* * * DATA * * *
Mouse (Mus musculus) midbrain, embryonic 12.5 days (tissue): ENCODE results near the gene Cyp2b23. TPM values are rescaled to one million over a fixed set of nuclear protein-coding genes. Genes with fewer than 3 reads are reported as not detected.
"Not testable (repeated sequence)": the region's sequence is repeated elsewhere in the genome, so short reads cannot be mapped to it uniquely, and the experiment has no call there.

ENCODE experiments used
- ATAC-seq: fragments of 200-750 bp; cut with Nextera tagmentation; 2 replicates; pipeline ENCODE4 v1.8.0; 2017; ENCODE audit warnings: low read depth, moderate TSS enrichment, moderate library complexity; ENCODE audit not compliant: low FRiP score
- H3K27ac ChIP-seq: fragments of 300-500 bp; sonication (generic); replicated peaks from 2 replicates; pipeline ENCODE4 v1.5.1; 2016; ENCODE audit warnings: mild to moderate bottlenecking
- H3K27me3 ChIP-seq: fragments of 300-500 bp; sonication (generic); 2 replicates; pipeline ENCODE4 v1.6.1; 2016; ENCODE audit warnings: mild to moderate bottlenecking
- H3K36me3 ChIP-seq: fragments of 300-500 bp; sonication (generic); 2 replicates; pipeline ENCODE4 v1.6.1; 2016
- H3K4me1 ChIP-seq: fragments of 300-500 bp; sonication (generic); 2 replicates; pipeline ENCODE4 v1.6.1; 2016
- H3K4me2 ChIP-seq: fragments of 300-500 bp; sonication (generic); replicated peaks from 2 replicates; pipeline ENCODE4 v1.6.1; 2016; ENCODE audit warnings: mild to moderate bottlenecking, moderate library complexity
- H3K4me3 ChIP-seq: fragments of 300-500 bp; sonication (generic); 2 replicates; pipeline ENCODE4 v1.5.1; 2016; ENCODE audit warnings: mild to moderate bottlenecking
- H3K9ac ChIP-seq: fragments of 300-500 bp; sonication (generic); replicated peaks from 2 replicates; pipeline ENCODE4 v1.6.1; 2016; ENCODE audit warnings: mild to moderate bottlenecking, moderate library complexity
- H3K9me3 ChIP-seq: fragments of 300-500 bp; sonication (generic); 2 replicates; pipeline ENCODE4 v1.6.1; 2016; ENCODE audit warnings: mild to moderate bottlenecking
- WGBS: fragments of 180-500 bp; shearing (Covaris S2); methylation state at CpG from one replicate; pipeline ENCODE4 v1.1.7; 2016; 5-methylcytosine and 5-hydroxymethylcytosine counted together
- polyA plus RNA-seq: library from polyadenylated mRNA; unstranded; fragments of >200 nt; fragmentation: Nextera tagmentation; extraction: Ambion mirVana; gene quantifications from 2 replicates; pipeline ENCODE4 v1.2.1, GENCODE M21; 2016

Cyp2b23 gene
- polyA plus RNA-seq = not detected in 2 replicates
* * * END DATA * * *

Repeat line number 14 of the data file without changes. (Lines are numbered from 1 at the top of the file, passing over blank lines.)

- polyA plus RNA-seq: library from polyadenylated mRNA; unstranded; fragments of >200 nt; fragmentation: Nextera tagmentation; extraction: Ambion mirVana; gene quantifications from 2 replicates; pipeline ENCODE4 v1.2.1, GENCODE M21; 2016